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COMMENTARY BY WILLIAM CARTER: Our Town - The spoon capital of the South

I’ve been asked, thousands of times, well … a few people have e-mailed me … okay, in my best guesstimate, there are probably three or four people who are thinking that maybe one day they might ask me why it is I sometimes in my columns ask questions no one seems to want to answer and why I sometimes point out things Our Leaders would rather leave hidden from the light of day.

The answers are many, but, obviously, the main one is my vitamin-A defi ciency. Underlying that are the lingering traumatic effects of – as a child – being attacked by a rooster named Kevin. There is also, I will admit, the sheer joy I feel seeing or hearing about someone suffering from Big Fish/Small Pond Syndrome puffi ng up like a giant, bloated toad anytime anyone deemed insignifi cant questions their Wisdom and/or Authority or fails to realize that their appointment to a bureaucratic position or election to a public offi ce is the equivalent of being kin to Jesus and/or Dale Earnhardt.

It’s not quite a tingling-inthe- nether-regions kind of joy…but its pretty close.

The fact is, though, I love Our Town and support, fully, the rights of anyone, even the bloated toads, to try and screw it up. I even support those folks and groups of folks who seem driven in the name of progress to treat Our Town like a faithful old dog that never bothered anybody his whole life by dressing him up in a humiliating costume then insisting that he likes it and then demanding everybody else like it, too, because … well … just because. I don’t agree with them … but I support their right to try.

That’s why, I guess, I’ve always kind of admired all the foundations and associations and groups and “friends of” in Our Town who seem to get everything they want in spite of legitimate protest and glaring, fi scal common sense. I would cite the never-ending injections of public funds into the Battlefield That Never Was and the recent “oohing” and “aahing” over the proposed “equestrian park” on public land that once housed a horse no one really remembers but was connected to a “sport” that is currently mired in the scandal of physically abusing animals purely and simply in the name of entertainment and amusement for humans, but I stay in enough trouble as it is … so I won’t.

It’s because of the infl uence of the groups I mentioned above that I have come up with an idea that is guaranteed to be accepted and championed by any and all reasonable people in Our Town.

I propose that we, with all due haste and with very little research and with no regard at all for fi scal responsibility, begin steps to promote Our Town as the Spoon Capital of the South.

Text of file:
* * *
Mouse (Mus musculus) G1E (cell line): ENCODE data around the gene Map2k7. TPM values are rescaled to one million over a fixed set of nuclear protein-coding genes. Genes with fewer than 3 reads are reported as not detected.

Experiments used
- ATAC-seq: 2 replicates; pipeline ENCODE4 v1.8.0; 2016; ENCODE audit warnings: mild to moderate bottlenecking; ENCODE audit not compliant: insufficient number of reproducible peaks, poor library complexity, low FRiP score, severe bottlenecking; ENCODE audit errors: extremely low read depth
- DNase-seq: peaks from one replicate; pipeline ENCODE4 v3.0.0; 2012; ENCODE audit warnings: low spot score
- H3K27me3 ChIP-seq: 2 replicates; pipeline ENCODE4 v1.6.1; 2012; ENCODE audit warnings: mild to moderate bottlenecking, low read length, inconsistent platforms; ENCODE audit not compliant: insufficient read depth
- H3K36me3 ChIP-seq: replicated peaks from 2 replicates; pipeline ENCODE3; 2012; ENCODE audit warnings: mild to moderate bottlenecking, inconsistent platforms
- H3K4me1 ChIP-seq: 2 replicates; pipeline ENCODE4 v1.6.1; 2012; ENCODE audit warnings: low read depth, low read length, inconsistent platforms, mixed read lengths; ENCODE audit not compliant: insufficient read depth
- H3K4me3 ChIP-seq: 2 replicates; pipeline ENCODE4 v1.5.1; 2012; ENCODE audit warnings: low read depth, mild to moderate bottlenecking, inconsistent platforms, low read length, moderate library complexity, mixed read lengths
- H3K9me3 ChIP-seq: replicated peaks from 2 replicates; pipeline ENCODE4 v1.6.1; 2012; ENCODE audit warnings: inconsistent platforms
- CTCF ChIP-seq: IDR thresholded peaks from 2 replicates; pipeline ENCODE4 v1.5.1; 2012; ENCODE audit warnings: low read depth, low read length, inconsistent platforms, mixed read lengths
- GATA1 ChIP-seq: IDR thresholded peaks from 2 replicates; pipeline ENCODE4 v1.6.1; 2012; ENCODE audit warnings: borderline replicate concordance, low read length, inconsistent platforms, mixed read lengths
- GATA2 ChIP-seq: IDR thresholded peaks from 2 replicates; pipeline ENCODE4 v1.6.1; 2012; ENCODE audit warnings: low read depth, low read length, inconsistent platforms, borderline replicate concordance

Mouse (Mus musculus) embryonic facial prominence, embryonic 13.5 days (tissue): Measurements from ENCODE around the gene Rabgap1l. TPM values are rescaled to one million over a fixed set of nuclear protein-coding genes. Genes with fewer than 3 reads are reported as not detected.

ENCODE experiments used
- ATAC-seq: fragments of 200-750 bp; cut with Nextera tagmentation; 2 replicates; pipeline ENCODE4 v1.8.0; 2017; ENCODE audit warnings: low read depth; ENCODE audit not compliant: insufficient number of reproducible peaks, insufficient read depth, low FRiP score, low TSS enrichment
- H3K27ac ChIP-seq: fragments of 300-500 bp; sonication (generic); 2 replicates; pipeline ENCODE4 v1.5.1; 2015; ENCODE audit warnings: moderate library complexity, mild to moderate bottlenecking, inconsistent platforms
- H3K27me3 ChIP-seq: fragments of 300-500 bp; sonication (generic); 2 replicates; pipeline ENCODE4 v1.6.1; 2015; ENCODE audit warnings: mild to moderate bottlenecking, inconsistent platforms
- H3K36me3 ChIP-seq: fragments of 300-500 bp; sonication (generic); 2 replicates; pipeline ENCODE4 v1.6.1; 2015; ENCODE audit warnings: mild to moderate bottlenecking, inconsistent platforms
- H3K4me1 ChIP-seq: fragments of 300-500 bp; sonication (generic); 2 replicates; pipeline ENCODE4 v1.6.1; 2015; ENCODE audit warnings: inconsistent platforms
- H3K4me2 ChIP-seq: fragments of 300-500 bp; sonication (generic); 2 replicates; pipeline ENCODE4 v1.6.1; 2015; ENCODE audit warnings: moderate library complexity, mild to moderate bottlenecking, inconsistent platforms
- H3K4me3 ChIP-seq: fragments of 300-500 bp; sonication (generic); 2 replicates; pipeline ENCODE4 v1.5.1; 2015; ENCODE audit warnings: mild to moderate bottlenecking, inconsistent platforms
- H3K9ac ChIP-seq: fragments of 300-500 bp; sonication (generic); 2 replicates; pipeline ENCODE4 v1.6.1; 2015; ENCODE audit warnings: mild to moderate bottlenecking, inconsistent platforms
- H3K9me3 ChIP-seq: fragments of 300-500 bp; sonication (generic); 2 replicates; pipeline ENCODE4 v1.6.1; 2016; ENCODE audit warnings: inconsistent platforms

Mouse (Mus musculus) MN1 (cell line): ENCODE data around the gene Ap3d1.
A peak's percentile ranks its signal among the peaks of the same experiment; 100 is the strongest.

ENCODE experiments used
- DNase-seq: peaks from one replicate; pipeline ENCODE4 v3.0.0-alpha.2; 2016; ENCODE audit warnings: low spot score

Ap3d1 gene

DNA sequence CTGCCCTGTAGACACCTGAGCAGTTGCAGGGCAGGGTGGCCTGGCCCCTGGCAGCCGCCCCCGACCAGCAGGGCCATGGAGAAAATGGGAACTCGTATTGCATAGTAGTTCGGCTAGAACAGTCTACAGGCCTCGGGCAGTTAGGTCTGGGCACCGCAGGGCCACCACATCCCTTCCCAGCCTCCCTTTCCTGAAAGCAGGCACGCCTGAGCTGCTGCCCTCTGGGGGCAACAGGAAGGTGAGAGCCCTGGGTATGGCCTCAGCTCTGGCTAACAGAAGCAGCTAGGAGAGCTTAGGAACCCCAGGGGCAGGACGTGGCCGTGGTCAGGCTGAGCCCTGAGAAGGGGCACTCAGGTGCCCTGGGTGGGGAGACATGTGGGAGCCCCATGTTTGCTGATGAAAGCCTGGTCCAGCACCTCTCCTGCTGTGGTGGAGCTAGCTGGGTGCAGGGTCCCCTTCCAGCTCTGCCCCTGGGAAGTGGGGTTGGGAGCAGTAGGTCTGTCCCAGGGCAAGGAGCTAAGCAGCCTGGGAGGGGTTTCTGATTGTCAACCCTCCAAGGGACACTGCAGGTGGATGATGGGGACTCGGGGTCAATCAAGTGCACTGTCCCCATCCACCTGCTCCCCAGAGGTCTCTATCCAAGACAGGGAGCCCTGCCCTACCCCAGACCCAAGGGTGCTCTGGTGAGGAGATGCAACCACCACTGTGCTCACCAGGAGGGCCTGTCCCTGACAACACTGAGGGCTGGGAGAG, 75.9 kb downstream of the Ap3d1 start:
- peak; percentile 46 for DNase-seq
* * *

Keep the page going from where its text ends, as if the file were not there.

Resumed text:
Everybody wins because: Fact: most people in this country use or have used or are aware of the existence of spoons. Fact: the spoon was invented in Our Town and even if it wasn’t I don’t care because it doesn’t support my narrative. Fact: spoons are not forks. Fact: Einstein ate a very tasty soup employing the use of a spoon three days before he came up with the Theory of Relativity.

Our Town can very easily become a “tourist destination” for spoon aficionados throughout the world by following a few simple steps: First, of course, Our Town needs to hire a renowned Spoon Consultant to agree with us and then pay him much more than most people will earn in their entire careers. There are three to choose from. Google it if you don’t believe me. Second, implement Spoon Awareness Week by giving away SpoonStrong bracelets and reusable SpoonStrong water bottles with those little belt clips on them that nobody uses. Third, inundate local television with seven-minute commercials showing picture after picture of sadeyed forgotten, discarded, and abandoned spoons that need our help. The ads will be aired, repeatedly, during marathon episodes of “Duck Dynasty” and re-runs of “Celebrity Chopped.”

Fourth, convert City Hall into a hotel/Spoon Museum. In Our Town alone, I’m sure there must be two, nay, three, let’s say three, spoons hidden away in dusty attics that were instrumental in the South, uh, coming in second in the Civil War. Why, I bet if we dig hard enough at the site of an unnamed money pit … ahem … horse farm, we can unearth a spoon once used to ladle acid on to the hooves of happy horses eager to be maimed in the name of “sport.” These spoons belong to the ages. Fifth, sponsor a yearly Spoons and Wine around Town where Our Townians escort their favorite spoons through a parade of our historic district … then get drunk and vomit. Sixth, sit back and count the money!

I know … genius.

And remember…only YOU can prevent spoon indifference. William Carter is a longtime Franklin city employee and published author. He may be contacted at wcarterfranklin@ aol.com.
 

Posted on: 4/26/2013

 
 

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